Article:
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Zebrafish as an alternative animal model in human and animal vaccination research


Much of medical research relies on animal models to deepen knowledge of the causes of animal and human diseases, as well as to enable the development of innovative therapies. Despite rodents being the most widely used research model worldwide, in recent decades, the use of the zebrafish (Danio rerio) model has exponentially been adopted among the scientific community. This is because such a small tropical freshwater teleost fish has crucial genetic, anatomical and physiological homology with mammals. Therefore, zebrafish constitutes an excellent experimental model for behavioral, genetic and toxicological studies which unravels the mechanism of various human diseases. Furthermore, it serves well to test new therapeutic agents, such as the safety of new vaccines. The aim of this review was to provide a systematic literature review on the most recent studies carried out on the topic. It presents numerous advantages of this type of animal model in tests of efficacy and safety of both animal and human vaccines, thus highlighting gains in time and cost reduction of research and analyzes.


The role of the immune system is to protect a body against bacterial, viral, or any foreign antigen invasions. In order to improve protection, vaccination is used to boost immunity against diseases caused by microorganisms. It typically contains a less virulent agent that triggers a reaction, thus, stimulating a body’s immune system to recognize it as foreign. In the process, a body’s defense mechanism learns to recognize and destroy a microorganism, its toxins or surface proteins [94] every time an invasion is identified. The use of vaccination is important because it promotes the stimulation of the body’s defense mechanisms and the development of both individual and collective immunity. Vaccination can act on specific (adaptive) and nonspecific (innate) immune responses unlike immunostimulants which only act on innate response. In addition, it should be noted the role vaccines play in controlling diseases as preventative as well as non-therapeutic measures. Therefore, the body is able to produce antibodies that recognize, signal and neutralize pathogens or particular cellular responses which detect the specific antigens with high efficiency and affinity. As a result, vaccines protect the body against future infections [27] thus reducing the need for the use of antibiotics and other types of drugs.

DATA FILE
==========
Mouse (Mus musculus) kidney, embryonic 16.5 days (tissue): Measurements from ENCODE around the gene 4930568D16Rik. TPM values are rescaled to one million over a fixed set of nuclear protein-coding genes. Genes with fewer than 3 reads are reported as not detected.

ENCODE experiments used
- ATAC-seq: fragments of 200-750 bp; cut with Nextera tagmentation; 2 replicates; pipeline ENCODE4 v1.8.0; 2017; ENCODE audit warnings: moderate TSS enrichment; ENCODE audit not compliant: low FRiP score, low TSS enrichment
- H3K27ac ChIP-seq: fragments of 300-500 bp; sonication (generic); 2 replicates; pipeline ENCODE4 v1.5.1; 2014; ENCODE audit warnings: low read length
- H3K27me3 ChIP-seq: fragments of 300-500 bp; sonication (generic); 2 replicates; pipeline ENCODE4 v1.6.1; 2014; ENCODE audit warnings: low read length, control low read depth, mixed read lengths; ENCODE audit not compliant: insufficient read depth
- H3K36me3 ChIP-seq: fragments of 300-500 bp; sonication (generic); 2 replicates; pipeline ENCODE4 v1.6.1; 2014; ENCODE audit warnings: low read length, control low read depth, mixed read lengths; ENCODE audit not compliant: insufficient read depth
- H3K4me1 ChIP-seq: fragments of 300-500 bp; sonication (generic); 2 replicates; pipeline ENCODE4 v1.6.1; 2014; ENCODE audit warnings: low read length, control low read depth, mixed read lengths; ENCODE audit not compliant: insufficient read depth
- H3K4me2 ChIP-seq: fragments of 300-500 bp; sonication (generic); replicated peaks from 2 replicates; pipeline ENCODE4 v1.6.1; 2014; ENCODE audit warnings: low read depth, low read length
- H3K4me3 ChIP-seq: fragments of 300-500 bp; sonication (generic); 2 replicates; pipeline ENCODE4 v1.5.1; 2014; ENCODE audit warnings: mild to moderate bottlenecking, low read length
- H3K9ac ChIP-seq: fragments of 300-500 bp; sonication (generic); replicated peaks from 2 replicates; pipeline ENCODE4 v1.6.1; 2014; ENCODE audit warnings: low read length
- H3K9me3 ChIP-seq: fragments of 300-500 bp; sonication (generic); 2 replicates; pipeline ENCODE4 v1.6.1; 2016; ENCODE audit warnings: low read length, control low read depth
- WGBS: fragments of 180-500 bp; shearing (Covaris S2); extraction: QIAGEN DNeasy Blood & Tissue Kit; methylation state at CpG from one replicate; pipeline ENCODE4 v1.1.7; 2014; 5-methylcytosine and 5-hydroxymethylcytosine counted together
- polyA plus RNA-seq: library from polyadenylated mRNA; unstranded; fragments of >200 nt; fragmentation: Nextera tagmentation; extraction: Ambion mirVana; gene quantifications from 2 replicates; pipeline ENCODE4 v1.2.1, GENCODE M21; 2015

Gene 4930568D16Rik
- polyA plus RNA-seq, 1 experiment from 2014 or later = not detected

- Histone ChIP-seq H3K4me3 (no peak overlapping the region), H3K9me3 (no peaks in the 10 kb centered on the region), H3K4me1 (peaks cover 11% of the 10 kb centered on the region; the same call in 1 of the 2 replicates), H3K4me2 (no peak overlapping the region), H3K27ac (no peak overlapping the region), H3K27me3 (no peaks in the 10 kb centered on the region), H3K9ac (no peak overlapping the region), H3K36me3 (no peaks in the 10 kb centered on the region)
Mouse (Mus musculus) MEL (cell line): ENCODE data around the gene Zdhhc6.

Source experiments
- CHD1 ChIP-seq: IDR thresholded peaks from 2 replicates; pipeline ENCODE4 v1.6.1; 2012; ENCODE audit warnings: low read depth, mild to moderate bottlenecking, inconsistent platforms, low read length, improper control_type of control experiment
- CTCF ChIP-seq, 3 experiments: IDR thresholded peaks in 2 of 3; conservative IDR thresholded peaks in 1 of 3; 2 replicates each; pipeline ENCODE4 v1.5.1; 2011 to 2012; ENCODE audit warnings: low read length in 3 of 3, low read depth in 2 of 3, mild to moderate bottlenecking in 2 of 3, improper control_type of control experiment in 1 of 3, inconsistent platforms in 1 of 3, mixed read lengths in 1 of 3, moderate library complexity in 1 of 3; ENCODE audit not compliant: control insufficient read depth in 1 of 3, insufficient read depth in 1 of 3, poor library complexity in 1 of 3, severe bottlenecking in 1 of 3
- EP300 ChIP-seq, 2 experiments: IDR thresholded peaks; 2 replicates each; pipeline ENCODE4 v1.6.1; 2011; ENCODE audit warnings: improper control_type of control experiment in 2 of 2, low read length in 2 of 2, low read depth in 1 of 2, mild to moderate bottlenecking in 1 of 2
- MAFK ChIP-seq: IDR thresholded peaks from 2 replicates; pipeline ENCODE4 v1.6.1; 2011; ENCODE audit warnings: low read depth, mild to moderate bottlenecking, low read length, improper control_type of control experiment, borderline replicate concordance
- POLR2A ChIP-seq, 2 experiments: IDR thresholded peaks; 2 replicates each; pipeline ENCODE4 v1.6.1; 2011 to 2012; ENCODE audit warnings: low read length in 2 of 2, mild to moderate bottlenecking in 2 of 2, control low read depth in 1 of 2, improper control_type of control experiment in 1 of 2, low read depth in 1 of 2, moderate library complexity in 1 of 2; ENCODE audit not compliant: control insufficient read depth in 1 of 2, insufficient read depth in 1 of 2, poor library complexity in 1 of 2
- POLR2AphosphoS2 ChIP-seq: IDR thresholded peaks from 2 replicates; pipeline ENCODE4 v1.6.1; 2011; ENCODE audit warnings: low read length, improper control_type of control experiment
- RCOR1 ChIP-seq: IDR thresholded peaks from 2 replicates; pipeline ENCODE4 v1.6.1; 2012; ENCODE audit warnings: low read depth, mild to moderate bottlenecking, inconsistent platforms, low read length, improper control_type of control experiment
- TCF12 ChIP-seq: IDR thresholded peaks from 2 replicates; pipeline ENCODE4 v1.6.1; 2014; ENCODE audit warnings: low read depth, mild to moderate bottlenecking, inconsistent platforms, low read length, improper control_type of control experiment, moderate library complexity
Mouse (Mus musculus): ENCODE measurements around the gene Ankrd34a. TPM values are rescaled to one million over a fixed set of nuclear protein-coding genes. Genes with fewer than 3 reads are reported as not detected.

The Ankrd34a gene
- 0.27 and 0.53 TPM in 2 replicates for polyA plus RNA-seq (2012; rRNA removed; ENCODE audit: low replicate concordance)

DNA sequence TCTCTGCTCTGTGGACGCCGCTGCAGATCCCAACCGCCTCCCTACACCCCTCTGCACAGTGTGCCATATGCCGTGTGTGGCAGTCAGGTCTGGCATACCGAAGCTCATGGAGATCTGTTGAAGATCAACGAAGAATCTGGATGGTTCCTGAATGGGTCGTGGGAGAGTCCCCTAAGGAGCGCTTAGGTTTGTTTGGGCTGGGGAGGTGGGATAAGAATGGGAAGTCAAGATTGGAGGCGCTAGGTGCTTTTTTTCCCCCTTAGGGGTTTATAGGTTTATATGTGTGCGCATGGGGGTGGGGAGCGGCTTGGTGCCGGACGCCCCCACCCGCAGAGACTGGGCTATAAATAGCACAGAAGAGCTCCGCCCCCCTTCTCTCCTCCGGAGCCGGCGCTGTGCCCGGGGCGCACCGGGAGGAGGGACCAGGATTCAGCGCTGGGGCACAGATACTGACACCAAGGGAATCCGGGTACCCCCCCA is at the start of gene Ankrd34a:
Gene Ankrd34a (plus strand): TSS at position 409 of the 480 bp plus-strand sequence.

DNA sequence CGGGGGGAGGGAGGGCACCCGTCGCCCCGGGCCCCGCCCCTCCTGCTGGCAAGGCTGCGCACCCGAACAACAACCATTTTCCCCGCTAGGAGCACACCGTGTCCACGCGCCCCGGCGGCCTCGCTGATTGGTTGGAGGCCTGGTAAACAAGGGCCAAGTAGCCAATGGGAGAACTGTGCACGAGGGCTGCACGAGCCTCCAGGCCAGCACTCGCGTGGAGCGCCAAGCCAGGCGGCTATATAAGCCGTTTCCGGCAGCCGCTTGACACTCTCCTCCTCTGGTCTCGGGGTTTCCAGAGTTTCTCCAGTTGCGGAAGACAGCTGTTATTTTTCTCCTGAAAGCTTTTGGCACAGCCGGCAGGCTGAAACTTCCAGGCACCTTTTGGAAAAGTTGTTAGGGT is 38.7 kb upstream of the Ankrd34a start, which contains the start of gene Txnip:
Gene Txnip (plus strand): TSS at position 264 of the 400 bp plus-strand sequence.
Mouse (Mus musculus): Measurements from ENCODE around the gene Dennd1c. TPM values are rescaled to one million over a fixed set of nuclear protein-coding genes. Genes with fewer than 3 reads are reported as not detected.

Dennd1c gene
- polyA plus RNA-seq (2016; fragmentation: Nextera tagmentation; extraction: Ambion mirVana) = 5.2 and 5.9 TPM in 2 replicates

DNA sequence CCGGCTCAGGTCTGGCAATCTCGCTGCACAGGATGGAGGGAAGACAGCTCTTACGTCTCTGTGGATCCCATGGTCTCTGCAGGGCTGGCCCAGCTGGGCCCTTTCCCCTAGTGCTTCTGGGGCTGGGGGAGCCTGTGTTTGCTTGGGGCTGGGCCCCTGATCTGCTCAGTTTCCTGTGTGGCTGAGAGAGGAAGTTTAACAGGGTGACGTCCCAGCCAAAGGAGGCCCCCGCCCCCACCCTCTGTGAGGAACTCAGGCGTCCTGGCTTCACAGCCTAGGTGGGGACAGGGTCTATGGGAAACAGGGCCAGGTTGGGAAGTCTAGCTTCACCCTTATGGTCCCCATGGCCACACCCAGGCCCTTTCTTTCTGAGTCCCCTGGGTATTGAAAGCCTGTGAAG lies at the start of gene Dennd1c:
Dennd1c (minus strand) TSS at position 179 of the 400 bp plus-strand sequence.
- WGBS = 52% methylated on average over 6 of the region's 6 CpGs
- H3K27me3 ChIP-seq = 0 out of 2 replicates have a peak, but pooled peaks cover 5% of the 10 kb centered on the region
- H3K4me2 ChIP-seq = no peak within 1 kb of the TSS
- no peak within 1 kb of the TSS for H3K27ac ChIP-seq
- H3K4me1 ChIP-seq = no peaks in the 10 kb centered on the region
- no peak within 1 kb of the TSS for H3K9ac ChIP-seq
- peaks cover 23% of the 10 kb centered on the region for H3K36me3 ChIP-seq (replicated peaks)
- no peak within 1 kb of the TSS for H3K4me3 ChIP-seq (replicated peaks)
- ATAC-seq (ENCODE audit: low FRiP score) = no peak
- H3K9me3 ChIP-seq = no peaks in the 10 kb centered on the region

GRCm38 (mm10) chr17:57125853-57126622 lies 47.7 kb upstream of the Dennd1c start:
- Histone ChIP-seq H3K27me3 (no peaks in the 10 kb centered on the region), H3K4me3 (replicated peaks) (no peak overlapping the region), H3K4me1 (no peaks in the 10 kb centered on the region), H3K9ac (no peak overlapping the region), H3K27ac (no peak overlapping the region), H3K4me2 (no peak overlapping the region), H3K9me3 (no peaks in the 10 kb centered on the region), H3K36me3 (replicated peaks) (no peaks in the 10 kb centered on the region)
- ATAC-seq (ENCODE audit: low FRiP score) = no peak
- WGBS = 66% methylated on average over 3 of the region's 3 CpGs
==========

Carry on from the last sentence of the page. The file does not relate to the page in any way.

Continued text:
Despite the study of immunology in fish being more recent compared to those of humans and in animals, the concepts and techniques used are similar [60]. The study of the use of vaccines in fish is an area of fast-growing. As aquaculture expands and the need to control pathogens becomes more pressing, the commercial vaccination of different varieties of fish is already a reality in many countries. It aids in the prevention of diseases that could pose health risks to the shoal as well as in avoiding the economic losses due to mortality caused by infection. It reduces the contamination of water bodies by the excessive use of antibiotics, and the reduction of final fish product quality [5, 24, 42, 79, 100].

The Zebrafish model has been widely used in both animal and human health research and, more recently, in aquaculture too. In spite of rodents being the most widely used research model in the world, in recent decades the use of the zebrafish (Danio rerio) model has exponentially increased among the scientific community. It follows the principle of 3Rs (replacement, reduction, and refinement) as required by a multiplicity of national and international regulatory bodies. Furthermore, the use of zebrafish model results in a reduction of time and use of resources when compared to those more established animals’ models. It also provides a greater informational and predictive capacity when compared to in vitro results [53]. Thus, using the zebrafish model, it is possible to replace and reduce the use of mammals in research as well as mitigate problems related to the welfare of those animals. Furthermore, zebrafish is used as confirmatory models of the positive previously obtained results, thus, having the ability to refine the findings [2]. A review of the literature was carried out aiming at presenting the most recent information on vaccination of fish, which brings to light the advantages of this animal model in tests of efficacy and safety of both animal and human vaccines.